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Zonk from the building-in-two-places-at-once dept.
philetus writes "New Scientist has up a story on Posey, a hub-and-strut construction kit that senses its configuration and communicates it wirelessly to a computer. From the article: 'If you gave Lego brains, you might get something like Posey, a new hands-on way of interacting with computers developed at Carnegie Mellon University, Pittsburgh, US. When Posey's plastic pieces are snapped together, an exact copy of the construction appears on a computer screen. Every twist of, say, a stick figure's arm is mirrored in 3D modelling software ... Each piece's plastic shell is stuffed with chips and devices for processing these signals. They are sent wirelessly to a computer using a low-power protocol called ZigBee. This means, bending Posey's pieces can make objects on-screen respond in real time. Right now, each custom-made piece has about US$50 (£25) worth of parts, Weller estimates. But if mass produced, it could be much cheaper.'"
ludwigvan968 writes "The ACTLab at the University of Texas at Austin is making waves with its Weird Science class. The link is to the TA's blog with documentation of some of the projects: a laser harp, a 3D environment constructed with fog and an LCD projector, and a 'water bridge' using a 50,000-volt transformer. Next semester, they're introducing a new class called 'Disruptive Technologies.'"
Stony Stevenson (954022) writes "Iranian scientists claim to have used 216 microprocessors made by AMD to build the country's most powerful supercomputer, despite a ban on the export of U.S. computer equipment to the Middle Eastern nation. Scientists at the Iranian High Performance Computing Research Center at the country's Amirkabir University of Technology said they used a Linux-cluster architecture in building the system of Opteron processors. The supercomputer has a theoretical peak performance of 860 giga-flops, the posting said. The disclosure, made in an undated posting on Amirkabir's Web site, brought an immediate response Monday from AMD, which said it has never authorized shipments of products either directly or indirectly to Iran or any other embargoed country."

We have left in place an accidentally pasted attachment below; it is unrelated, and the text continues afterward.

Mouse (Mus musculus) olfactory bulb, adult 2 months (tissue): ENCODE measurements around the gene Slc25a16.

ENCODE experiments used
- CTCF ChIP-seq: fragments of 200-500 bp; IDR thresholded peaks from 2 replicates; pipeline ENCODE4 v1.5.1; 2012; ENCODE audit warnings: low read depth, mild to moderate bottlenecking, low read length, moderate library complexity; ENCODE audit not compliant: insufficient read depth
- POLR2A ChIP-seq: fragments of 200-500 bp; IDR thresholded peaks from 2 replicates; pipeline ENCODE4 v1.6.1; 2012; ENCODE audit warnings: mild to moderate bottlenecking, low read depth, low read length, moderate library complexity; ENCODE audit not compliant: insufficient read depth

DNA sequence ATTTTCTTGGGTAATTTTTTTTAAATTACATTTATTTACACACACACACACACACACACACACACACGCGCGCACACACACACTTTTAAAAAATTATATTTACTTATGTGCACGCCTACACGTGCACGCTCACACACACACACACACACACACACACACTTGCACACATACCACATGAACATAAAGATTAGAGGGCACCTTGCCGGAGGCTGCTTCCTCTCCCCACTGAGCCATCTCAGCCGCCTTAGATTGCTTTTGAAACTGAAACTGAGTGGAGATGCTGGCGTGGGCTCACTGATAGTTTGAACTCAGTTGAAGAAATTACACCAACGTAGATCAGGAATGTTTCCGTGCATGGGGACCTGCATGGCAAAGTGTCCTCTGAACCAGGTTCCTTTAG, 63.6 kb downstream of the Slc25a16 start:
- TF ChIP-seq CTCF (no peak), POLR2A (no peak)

explosivejared writes "The Washington post is running a story about a 16-month House Oversight and Government Reform Committee investigation that alleges the White House tampered with climatology reports. The investigation's report finds that the White House has tried to downplay the significance of climate change through a consistent pattern of conduct by controlling public access to government climate scientists and suppressing views counter to the White House view. The 294 edits of the 2003 White House plan to address climate change by the The White House Council on Environmental Quality were especially controversial. The White House has consistently maintained contrary to their accusers that these edits and any other actions they have taken are only trying to highlight the fact that there is uncertainty about the causes of climate change and what should be done to combat it. They insist that they have not tampered with the science."